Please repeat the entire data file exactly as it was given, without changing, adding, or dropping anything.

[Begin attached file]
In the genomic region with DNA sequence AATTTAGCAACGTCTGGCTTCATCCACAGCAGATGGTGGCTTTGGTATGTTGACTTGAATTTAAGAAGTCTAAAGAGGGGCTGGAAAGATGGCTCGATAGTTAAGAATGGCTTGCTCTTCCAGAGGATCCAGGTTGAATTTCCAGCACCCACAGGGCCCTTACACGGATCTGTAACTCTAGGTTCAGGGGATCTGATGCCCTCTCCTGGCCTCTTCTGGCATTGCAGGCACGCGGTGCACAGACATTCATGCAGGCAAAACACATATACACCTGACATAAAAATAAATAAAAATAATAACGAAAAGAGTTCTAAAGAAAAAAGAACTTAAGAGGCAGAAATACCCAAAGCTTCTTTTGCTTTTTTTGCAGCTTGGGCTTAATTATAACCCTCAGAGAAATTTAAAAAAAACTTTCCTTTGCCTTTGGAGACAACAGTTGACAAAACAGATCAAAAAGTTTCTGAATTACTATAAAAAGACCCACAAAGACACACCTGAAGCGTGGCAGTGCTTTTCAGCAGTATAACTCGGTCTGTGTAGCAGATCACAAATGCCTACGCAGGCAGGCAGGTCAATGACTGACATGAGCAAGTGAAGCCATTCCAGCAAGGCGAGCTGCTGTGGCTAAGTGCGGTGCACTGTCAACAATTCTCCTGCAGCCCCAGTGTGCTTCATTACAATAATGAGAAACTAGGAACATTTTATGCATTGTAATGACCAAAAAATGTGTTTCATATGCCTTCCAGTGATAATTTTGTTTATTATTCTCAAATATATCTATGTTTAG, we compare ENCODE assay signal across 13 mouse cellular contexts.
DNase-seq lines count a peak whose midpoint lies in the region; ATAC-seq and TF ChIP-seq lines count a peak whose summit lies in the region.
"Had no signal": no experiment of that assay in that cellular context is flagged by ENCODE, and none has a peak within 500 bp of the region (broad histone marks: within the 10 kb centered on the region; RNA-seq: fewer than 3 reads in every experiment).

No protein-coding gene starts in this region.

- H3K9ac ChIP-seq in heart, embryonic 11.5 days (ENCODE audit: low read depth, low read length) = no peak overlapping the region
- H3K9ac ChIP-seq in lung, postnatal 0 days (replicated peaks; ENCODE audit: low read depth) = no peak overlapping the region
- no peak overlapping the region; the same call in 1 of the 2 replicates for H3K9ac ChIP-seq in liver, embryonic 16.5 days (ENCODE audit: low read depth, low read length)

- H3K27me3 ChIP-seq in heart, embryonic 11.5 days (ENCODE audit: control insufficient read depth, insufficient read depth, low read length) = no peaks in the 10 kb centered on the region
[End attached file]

In the genomic region with DNA sequence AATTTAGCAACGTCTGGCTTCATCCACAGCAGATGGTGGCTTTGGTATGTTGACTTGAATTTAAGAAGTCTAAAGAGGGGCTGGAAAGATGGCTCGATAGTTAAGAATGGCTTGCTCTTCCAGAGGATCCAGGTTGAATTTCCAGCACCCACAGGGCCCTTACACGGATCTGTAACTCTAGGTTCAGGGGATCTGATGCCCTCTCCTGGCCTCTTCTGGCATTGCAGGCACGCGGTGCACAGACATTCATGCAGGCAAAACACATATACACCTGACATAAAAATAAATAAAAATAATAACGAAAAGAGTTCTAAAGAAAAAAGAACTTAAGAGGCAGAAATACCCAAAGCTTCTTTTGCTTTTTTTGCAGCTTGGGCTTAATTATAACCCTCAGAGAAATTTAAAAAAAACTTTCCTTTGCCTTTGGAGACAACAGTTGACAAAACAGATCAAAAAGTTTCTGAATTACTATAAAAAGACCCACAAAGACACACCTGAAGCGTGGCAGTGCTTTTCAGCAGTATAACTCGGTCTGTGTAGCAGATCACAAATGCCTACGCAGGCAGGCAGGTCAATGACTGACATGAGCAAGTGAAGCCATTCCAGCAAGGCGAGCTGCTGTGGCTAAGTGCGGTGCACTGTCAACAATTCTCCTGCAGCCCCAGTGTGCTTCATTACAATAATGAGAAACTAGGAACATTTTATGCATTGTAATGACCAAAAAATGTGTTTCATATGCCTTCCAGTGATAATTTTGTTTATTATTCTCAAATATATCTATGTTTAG, we compare ENCODE assay signal across 13 mouse cellular contexts.
DNase-seq lines count a peak whose midpoint lies in the region; ATAC-seq and TF ChIP-seq lines count a peak whose summit lies in the region.
"Had no signal": no experiment of that assay in that cellular context is flagged by ENCODE, and none has a peak within 500 bp of the region (broad histone marks: within the 10 kb centered on the region; RNA-seq: fewer than 3 reads in every experiment).

No protein-coding gene starts in this region.

- H3K9ac ChIP-seq in heart, embryonic 11.5 days (ENCODE audit: low read depth, low read length) = no peak overlapping the region
- H3K9ac ChIP-seq in lung, postnatal 0 days (replicated peaks; ENCODE audit: low read depth) = no peak overlapping the region
- no peak overlapping the region; the same call in 1 of the 2 replicates for H3K9ac ChIP-seq in liver, embryonic 16.5 days (ENCODE audit: low read depth, low read length)

- H3K27me3 ChIP-seq in heart, embryonic 11.5 days (ENCODE audit: control insufficient read depth, insufficient read depth, low read length) = no peaks in the 10 kb centered on the region